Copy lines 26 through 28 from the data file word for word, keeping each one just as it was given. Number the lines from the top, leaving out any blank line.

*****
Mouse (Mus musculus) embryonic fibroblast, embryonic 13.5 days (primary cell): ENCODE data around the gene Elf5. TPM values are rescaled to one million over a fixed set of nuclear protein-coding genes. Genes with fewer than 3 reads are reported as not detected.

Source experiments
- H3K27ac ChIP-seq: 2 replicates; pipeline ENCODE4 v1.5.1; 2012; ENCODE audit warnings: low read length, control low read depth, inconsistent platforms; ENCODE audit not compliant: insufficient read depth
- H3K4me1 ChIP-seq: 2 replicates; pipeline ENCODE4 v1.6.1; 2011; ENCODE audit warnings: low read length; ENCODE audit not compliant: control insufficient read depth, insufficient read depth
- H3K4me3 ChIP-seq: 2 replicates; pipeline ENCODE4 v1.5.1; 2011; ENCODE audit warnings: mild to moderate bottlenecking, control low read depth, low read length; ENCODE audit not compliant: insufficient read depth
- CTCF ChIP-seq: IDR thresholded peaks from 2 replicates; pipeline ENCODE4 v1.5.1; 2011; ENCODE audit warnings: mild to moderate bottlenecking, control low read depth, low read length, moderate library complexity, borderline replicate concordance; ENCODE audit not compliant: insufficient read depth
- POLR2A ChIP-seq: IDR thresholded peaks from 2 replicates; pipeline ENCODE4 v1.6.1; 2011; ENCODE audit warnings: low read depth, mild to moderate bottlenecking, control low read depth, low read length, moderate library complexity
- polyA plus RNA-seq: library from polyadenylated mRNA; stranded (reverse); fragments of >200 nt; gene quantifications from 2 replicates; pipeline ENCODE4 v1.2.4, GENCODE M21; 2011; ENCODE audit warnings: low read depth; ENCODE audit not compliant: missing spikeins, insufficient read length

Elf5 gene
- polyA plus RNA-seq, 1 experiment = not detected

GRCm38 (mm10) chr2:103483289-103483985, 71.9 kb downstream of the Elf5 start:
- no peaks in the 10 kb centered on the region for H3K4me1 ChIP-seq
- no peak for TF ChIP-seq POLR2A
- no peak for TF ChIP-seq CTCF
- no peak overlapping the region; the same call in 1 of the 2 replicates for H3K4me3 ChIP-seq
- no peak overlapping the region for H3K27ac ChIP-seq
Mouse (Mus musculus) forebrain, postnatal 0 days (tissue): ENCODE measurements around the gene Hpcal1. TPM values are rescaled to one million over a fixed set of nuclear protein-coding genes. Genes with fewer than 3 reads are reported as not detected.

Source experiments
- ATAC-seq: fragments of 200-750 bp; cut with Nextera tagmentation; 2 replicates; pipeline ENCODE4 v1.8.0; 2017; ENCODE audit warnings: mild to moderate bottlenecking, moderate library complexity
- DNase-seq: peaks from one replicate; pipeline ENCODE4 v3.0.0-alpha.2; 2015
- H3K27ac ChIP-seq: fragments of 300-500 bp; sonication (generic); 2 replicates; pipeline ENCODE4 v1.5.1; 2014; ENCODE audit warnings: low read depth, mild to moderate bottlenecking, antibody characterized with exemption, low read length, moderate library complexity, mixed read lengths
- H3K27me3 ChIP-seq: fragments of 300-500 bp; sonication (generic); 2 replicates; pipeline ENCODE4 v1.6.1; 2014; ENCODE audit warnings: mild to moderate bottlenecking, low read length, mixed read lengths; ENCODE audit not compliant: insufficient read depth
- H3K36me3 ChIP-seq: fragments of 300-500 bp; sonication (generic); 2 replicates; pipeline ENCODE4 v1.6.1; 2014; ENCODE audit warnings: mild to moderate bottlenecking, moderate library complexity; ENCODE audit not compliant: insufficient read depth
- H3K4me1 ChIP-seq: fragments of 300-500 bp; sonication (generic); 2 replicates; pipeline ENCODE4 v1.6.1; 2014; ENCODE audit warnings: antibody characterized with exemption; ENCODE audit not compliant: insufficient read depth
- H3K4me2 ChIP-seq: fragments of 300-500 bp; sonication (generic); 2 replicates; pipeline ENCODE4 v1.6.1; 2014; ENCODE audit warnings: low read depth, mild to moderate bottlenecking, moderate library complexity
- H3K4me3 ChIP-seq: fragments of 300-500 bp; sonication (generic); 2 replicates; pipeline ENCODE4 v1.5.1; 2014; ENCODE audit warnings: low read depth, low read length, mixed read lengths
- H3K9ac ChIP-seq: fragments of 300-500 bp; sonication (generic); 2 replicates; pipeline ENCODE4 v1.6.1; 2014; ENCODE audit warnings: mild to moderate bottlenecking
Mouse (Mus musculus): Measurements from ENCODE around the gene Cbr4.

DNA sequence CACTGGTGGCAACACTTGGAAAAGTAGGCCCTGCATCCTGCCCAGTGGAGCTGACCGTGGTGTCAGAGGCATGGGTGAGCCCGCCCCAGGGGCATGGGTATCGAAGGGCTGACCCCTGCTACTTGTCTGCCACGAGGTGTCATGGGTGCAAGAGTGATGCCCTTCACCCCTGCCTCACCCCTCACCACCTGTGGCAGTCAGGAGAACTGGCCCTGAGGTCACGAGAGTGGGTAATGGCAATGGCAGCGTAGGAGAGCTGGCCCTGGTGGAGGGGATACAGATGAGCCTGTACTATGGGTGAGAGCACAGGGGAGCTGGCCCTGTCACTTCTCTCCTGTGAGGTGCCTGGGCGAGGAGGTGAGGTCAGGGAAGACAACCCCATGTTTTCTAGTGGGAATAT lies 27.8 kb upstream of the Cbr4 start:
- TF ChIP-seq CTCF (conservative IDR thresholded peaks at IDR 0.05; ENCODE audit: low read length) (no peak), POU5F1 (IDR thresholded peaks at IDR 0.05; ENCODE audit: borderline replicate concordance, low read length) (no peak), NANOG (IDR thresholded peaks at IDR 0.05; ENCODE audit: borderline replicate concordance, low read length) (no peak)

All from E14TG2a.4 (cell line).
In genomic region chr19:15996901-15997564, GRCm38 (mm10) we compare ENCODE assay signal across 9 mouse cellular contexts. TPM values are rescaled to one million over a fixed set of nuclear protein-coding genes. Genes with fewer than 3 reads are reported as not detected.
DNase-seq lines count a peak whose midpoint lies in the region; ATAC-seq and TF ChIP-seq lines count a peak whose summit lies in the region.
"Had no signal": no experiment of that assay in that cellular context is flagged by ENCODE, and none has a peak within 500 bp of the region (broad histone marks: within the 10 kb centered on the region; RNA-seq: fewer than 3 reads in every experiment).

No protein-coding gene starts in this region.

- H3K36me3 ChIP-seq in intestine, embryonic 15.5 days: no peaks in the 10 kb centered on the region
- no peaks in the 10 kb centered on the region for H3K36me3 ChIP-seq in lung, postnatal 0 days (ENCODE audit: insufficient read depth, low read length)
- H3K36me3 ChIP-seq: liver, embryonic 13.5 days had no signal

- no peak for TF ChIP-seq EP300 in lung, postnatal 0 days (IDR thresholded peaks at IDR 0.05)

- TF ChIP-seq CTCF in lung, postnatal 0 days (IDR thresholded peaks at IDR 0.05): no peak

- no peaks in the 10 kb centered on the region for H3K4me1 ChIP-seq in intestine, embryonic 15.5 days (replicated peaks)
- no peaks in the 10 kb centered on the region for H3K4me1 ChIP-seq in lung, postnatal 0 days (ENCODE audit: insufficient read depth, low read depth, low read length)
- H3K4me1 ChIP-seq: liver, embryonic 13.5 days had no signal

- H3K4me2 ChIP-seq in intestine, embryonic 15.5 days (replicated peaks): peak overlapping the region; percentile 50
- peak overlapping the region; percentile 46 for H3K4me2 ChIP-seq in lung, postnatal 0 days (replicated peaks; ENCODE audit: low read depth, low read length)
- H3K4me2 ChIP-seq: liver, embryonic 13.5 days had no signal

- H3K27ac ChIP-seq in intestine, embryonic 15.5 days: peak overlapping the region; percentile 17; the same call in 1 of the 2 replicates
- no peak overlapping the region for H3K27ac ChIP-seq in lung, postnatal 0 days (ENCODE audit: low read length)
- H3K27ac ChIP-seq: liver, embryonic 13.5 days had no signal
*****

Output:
- H3K4me3 ChIP-seq: fragments of 300-500 bp; sonication (generic); 2 replicates; pipeline ENCODE4 v1.5.1; 2014; ENCODE audit warnings: low read depth, low read length, mixed read lengths
- H3K9ac ChIP-seq: fragments of 300-500 bp; sonication (generic); 2 replicates; pipeline ENCODE4 v1.6.1; 2014; ENCODE audit warnings: mild to moderate bottlenecking
Mouse (Mus musculus): Measurements from ENCODE around the gene Cbr4.